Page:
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- What to Do After A Chain Reaction Collisions
- How Soon After The Accident Should I Get A Lawyer?
- What About Passenger Eligibility For No-Fault?
- What to do after a Head-On Collision
What If The Faulty Driver Had No Insurance?
- March 7, 2017
It may seem like your worst nightmare to be involved in an accident with someone who does not have insurance. However, just because the faulty driver doesn’t have personal insurance does not mean your injuries will necessarily go uncompensated. You should contact an experienced personal injury attorney as soon as possible to have your case evaluated and your rights protected. An attorney can help you discover what options you have for recovery for your injuries even when the primary driver at fault does not have insurance.
The first thing your attorney may wish to evaluate is whether your own insurance may compensate you for your injuries. You may carry a coverage that kicks in when you have been involved in an accident with an uninsured or under-insured motorist. While you may feel your insurance company is on your side, pursuing payment from an under-insured or uninsured motorist policy can be tricky and seem very adversarial at times. Therefore, its always best to have an experienced attorney handle the process for you, as it may require you to file a lawsuit against the unisured driver and your own insurance company.
However, the inquiry will not end with your own insurance company. Just because a driver claims not to be insured does not mean they actually are. The driver may have been untruthful about their insurance status in the hopes of avoiding a premium increase resulting from a claim. Or, the driver may be personally insured or have sufficient assets to compensate you for your injuries.
Alternatively, the driver at fault may not know that they are covered by insurance. For example, depending on the laws of the state where the injury occurred, even if the driver is not insured, if the driver is not the owner of the vehicle, the vehicle’s owner may be responsible for the damages caused by the driver and their insurance company would be required to cover the damages. Another scenario where unknown insurance might be available occurs in situations where the driver is acting on behalf of an employer when the accident occurred. In that case, the employer’s insurance may kick in and provide coverage for any injuries caused by the employee. Each of these instances of potential existing coverage are complex situations that would require the assistance of an experienced personal injury attorney to navigate.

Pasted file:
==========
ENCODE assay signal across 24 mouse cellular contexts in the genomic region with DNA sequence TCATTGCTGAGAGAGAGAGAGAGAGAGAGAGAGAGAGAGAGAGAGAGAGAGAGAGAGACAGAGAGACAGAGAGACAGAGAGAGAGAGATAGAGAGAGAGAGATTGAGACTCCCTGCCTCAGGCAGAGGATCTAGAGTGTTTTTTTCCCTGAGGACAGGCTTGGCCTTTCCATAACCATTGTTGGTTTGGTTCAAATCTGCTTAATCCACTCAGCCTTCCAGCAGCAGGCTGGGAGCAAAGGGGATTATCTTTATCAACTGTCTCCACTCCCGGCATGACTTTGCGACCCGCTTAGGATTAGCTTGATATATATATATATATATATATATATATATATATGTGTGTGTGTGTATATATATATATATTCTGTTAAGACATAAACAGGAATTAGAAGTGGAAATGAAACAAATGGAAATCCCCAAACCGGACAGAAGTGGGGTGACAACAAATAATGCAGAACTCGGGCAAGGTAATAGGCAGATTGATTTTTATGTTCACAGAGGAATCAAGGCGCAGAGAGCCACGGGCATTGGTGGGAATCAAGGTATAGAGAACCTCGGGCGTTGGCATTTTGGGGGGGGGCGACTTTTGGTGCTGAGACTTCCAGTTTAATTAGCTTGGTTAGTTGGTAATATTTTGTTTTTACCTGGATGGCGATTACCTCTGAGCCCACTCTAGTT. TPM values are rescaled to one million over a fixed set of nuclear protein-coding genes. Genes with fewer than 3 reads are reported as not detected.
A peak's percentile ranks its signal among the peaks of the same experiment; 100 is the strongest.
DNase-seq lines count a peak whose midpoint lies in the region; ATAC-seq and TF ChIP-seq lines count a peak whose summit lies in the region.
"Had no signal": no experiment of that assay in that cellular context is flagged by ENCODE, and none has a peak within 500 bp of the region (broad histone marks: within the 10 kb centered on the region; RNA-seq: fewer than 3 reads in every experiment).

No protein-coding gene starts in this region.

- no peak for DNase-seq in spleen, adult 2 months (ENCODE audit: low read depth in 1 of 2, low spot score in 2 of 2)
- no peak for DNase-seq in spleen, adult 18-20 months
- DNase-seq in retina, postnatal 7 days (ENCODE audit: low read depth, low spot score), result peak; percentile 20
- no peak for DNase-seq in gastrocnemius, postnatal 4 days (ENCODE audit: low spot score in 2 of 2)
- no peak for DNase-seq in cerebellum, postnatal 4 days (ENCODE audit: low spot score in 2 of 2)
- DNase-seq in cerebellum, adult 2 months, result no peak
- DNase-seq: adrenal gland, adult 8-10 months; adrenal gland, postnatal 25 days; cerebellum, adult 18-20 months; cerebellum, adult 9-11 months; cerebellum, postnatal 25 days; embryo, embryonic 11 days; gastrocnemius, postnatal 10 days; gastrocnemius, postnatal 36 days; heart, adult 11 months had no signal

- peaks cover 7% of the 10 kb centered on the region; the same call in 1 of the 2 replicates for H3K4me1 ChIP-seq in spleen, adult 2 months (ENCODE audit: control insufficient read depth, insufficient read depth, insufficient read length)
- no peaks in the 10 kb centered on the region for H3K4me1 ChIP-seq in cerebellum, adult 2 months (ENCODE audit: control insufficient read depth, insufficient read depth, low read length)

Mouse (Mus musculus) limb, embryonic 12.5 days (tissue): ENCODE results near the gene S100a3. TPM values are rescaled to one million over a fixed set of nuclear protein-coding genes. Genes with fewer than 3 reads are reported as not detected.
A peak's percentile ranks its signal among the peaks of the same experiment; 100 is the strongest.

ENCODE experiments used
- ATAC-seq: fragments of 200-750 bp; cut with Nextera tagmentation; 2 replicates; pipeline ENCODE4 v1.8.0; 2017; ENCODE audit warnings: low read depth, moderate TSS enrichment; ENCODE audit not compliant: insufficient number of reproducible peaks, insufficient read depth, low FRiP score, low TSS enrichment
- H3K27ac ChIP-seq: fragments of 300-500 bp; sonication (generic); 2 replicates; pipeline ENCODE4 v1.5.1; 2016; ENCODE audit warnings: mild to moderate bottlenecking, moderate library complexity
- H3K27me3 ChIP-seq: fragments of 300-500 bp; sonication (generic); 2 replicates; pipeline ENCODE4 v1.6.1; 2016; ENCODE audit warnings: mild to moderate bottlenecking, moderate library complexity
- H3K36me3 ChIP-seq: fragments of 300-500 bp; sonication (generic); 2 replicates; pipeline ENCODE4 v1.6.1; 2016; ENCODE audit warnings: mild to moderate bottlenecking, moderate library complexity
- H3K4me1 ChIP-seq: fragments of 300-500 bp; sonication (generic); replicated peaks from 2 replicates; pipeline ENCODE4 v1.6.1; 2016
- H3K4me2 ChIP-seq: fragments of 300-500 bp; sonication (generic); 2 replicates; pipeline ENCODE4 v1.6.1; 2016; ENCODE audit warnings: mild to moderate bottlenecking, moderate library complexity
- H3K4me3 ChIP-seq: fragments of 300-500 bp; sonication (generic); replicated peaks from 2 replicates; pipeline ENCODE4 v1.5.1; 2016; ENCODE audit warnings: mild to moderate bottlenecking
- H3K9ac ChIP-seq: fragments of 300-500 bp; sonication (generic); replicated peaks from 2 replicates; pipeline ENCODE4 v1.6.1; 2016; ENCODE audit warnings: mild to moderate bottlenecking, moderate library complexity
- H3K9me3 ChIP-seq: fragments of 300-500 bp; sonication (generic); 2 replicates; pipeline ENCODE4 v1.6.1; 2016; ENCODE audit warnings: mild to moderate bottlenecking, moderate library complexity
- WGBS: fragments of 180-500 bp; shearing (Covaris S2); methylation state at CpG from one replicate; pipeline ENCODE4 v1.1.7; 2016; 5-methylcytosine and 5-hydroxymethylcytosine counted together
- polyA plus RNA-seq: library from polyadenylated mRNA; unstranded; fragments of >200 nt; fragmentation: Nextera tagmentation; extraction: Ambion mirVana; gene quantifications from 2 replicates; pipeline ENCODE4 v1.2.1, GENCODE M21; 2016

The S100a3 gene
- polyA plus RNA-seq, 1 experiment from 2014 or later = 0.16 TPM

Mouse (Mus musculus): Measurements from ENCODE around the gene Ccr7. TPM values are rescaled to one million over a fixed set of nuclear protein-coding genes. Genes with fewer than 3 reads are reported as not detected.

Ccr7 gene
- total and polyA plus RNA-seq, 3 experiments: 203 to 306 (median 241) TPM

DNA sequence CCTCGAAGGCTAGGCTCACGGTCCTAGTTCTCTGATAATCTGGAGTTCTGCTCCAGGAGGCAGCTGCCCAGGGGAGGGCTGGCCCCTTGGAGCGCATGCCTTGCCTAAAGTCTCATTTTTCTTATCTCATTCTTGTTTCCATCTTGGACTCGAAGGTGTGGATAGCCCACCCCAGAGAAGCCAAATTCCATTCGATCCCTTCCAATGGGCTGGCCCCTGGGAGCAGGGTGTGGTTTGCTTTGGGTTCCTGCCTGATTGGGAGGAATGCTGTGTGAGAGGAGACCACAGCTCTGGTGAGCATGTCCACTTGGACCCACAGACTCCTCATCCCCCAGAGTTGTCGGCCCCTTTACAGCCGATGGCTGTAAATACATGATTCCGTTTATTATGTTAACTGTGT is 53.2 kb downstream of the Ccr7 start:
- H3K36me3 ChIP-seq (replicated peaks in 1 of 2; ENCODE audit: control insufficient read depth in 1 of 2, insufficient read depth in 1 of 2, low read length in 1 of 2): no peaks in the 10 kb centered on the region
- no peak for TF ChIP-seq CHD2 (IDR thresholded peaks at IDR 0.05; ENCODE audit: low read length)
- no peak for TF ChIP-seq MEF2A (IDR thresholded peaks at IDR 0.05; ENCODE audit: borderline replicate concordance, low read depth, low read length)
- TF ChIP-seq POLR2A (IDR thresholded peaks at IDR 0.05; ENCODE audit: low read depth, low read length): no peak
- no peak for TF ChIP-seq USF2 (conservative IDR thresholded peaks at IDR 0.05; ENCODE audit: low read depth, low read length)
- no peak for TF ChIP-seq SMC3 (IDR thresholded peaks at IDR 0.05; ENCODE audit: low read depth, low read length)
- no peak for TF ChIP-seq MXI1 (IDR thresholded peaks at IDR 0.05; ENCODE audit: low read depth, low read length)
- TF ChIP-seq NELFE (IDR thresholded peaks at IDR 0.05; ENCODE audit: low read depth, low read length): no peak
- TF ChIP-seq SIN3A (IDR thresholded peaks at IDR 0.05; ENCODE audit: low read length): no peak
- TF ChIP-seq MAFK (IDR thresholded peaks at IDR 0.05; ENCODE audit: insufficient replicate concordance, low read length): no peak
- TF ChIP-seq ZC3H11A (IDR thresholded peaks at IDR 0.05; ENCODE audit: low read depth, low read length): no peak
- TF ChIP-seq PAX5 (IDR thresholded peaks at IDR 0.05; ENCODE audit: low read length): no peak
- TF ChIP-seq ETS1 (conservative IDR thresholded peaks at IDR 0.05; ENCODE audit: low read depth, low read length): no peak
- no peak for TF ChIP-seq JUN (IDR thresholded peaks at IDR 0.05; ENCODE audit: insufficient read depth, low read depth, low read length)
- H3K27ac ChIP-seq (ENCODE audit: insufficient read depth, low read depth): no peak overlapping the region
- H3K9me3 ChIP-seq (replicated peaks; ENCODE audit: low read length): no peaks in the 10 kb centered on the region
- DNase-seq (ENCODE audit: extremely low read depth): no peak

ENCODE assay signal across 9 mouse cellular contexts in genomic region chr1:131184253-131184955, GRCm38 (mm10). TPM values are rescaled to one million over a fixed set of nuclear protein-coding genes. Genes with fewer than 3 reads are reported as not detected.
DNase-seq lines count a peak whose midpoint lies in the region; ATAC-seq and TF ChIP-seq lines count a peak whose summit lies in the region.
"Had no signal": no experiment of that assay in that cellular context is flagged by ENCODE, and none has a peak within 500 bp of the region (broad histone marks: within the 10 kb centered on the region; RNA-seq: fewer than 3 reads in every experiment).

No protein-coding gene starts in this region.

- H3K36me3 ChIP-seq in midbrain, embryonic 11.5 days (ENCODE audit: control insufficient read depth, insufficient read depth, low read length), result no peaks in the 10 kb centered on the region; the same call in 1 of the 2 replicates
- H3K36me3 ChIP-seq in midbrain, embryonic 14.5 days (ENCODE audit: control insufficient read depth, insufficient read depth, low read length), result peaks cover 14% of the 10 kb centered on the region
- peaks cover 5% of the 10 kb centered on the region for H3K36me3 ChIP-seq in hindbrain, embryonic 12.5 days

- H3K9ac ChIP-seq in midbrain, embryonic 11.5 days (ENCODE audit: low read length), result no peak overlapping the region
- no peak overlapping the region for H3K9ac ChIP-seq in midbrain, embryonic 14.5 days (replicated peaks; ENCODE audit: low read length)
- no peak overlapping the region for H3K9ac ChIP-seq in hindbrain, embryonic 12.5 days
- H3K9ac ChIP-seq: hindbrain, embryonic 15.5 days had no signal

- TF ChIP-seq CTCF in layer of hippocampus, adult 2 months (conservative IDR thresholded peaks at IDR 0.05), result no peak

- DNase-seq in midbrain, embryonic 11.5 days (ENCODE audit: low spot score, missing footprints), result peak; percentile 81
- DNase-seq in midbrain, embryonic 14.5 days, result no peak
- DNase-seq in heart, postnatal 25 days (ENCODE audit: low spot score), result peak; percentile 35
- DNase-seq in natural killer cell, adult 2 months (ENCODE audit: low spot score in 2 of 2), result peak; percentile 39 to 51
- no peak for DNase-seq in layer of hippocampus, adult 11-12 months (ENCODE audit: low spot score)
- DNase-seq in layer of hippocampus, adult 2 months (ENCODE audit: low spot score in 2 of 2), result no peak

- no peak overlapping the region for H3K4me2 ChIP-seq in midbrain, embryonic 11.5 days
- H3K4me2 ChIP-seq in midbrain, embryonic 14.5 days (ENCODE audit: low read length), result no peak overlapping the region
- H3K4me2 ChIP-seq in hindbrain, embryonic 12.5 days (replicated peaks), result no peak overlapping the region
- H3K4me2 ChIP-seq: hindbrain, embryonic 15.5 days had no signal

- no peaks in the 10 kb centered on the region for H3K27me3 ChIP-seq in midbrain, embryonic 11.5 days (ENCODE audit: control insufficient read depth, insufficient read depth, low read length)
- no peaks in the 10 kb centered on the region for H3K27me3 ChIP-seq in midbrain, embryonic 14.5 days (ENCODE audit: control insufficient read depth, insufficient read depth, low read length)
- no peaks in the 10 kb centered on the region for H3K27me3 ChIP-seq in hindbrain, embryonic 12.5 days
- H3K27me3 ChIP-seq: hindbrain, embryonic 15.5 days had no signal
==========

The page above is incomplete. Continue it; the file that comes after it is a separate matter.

Another avenue your attorney will likely pursue is determining whether other drivers or entities are at fault. Just because one driver who is at fault may not have insurance coverage necessary to compensate you for your injuries does not mean other drivers involved or other persons or entities that may have contributed to the accident do not have insurance coverage. In any given collision, there may be a number of people responsible for causing an accident, and sometimes the party that hit you is not the party that actually caused the accident in the first place. An experienced attorney can evaluate all possible defendants, including those you may not have recognized at the time the accident occurred. Other defendants may offer additional sources of insurance funds that may be available to compensate you or your loved ones for the injuries you received in the accident.
At the end of the day, an accident with an uninsured motorist can cause some additional problems when it comes time to recover financial compensation for your injuries. However, with the help of an experienced personal injury attorney, you may find that you or others actually have insurance sources that can be tapped to provide an avenue to gain compensation for the damages that resulted from the accident.